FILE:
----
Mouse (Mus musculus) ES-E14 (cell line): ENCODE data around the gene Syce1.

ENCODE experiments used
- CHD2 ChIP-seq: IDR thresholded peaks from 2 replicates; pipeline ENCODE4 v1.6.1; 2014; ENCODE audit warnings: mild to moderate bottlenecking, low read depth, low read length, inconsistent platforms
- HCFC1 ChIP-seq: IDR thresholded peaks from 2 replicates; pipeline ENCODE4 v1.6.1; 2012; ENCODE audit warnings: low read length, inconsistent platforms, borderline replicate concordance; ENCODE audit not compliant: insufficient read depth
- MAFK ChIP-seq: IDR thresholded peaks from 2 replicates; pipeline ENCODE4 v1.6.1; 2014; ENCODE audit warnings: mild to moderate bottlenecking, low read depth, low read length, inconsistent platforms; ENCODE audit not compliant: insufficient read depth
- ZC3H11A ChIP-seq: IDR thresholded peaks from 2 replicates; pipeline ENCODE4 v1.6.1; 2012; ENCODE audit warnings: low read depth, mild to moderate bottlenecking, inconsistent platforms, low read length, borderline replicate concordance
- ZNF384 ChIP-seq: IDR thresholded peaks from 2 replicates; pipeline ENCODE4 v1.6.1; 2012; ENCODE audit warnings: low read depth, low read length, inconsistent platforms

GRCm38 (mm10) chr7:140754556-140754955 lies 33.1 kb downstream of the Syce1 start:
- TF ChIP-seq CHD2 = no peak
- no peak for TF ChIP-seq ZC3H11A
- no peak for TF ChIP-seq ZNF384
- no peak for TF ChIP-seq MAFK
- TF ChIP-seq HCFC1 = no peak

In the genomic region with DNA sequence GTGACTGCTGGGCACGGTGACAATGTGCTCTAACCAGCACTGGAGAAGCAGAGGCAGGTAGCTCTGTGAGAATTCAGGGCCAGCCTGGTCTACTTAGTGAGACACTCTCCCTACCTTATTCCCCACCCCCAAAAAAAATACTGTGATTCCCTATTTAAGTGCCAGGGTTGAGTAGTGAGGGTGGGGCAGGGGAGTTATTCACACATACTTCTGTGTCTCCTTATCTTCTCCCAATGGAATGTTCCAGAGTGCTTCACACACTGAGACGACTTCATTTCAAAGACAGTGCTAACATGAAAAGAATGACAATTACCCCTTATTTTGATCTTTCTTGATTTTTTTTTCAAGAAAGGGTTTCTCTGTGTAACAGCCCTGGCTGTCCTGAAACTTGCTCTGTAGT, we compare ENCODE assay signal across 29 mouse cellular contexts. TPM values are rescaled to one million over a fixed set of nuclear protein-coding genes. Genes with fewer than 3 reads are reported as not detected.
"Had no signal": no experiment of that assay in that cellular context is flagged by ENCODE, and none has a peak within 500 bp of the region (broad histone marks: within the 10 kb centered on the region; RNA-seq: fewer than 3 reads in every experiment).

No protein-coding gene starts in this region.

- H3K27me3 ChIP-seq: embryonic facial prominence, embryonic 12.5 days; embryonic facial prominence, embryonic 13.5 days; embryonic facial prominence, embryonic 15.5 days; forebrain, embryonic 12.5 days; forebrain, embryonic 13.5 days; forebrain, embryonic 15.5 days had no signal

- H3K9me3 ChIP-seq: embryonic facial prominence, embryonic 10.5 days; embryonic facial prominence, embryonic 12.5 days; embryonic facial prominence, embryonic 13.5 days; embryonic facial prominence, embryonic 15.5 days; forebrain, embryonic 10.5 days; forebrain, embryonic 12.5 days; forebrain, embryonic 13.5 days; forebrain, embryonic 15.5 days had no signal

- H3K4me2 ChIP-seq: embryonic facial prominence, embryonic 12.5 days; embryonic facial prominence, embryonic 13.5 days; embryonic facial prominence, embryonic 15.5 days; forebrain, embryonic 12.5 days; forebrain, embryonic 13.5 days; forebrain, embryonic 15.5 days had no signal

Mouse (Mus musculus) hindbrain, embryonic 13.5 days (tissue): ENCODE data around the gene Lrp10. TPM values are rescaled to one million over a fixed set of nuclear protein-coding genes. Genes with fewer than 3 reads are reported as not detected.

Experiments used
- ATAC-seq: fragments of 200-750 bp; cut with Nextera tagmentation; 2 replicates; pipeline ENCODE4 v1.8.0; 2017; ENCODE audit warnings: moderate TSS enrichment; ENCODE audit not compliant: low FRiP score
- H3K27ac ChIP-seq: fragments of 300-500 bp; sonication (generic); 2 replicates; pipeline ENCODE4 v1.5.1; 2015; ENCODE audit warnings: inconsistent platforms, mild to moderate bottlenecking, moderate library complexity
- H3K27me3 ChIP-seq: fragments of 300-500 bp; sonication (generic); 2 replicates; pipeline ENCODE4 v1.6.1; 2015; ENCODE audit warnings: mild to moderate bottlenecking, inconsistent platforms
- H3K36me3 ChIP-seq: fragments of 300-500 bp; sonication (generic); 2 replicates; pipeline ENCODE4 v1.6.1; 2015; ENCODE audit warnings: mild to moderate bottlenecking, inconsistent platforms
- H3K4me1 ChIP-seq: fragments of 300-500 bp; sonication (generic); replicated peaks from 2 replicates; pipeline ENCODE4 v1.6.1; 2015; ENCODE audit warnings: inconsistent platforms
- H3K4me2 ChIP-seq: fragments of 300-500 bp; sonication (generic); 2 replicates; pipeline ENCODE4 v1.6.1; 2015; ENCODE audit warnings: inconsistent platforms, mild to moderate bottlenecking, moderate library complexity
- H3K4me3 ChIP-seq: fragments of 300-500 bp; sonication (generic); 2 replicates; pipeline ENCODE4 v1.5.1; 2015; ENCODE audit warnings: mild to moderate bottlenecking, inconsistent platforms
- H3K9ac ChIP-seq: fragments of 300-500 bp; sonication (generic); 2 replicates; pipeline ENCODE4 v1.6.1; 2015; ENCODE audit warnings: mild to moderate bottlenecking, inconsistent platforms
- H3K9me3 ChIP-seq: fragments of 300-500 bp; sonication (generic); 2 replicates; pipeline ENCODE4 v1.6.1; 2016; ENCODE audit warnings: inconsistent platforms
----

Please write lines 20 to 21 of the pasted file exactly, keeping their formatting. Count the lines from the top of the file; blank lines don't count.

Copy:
Mouse (Mus musculus) hindbrain, embryonic 13.5 days (tissue): ENCODE data around the gene Lrp10. TPM values are rescaled to one million over a fixed set of nuclear protein-coding genes. Genes with fewer than 3 reads are reported as not detected.

Experiments used